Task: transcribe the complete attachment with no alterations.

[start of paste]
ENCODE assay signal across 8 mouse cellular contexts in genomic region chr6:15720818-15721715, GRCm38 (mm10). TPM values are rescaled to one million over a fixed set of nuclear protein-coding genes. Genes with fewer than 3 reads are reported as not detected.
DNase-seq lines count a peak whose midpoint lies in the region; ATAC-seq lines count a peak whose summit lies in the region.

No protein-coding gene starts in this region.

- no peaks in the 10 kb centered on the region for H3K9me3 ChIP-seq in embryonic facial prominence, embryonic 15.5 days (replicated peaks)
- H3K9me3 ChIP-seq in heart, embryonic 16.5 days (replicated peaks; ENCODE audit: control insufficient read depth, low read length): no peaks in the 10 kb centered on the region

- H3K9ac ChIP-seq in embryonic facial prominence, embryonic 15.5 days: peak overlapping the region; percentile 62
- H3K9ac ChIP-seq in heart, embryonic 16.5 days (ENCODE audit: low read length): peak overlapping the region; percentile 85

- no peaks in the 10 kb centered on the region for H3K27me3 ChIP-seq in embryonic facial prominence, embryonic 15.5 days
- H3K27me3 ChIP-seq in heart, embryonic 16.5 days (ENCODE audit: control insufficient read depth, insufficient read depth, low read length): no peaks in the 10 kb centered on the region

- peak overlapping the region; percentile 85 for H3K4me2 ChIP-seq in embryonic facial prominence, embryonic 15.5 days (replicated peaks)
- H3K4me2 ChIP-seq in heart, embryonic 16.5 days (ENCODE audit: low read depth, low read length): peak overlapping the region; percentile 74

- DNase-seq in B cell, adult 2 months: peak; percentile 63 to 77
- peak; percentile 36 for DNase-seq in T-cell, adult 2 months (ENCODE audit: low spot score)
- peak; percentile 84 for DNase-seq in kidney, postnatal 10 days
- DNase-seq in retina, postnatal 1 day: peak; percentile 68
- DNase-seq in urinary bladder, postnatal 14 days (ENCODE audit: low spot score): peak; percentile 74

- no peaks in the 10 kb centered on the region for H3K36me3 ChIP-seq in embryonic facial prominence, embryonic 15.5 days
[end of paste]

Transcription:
ENCODE assay signal across 8 mouse cellular contexts in genomic region chr6:15720818-15721715, GRCm38 (mm10). TPM values are rescaled to one million over a fixed set of nuclear protein-coding genes. Genes with fewer than 3 reads are reported as not detected.
DNase-seq lines count a peak whose midpoint lies in the region; ATAC-seq lines count a peak whose summit lies in the region.

No protein-coding gene starts in this region.

- no peaks in the 10 kb centered on the region for H3K9me3 ChIP-seq in embryonic facial prominence, embryonic 15.5 days (replicated peaks)
- H3K9me3 ChIP-seq in heart, embryonic 16.5 days (replicated peaks; ENCODE audit: control insufficient read depth, low read length): no peaks in the 10 kb centered on the region

- H3K9ac ChIP-seq in embryonic facial prominence, embryonic 15.5 days: peak overlapping the region; percentile 62
- H3K9ac ChIP-seq in heart, embryonic 16.5 days (ENCODE audit: low read length): peak overlapping the region; percentile 85

- no peaks in the 10 kb centered on the region for H3K27me3 ChIP-seq in embryonic facial prominence, embryonic 15.5 days
- H3K27me3 ChIP-seq in heart, embryonic 16.5 days (ENCODE audit: control insufficient read depth, insufficient read depth, low read length): no peaks in the 10 kb centered on the region

- peak overlapping the region; percentile 85 for H3K4me2 ChIP-seq in embryonic facial prominence, embryonic 15.5 days (replicated peaks)
- H3K4me2 ChIP-seq in heart, embryonic 16.5 days (ENCODE audit: low read depth, low read length): peak overlapping the region; percentile 74

- DNase-seq in B cell, adult 2 months: peak; percentile 63 to 77
- peak; percentile 36 for DNase-seq in T-cell, adult 2 months (ENCODE audit: low spot score)
- peak; percentile 84 for DNase-seq in kidney, postnatal 10 days
- DNase-seq in retina, postnatal 1 day: peak; percentile 68
- DNase-seq in urinary bladder, postnatal 14 days (ENCODE audit: low spot score): peak; percentile 74

- no peaks in the 10 kb centered on the region for H3K36me3 ChIP-seq in embryonic facial prominence, embryonic 15.5 days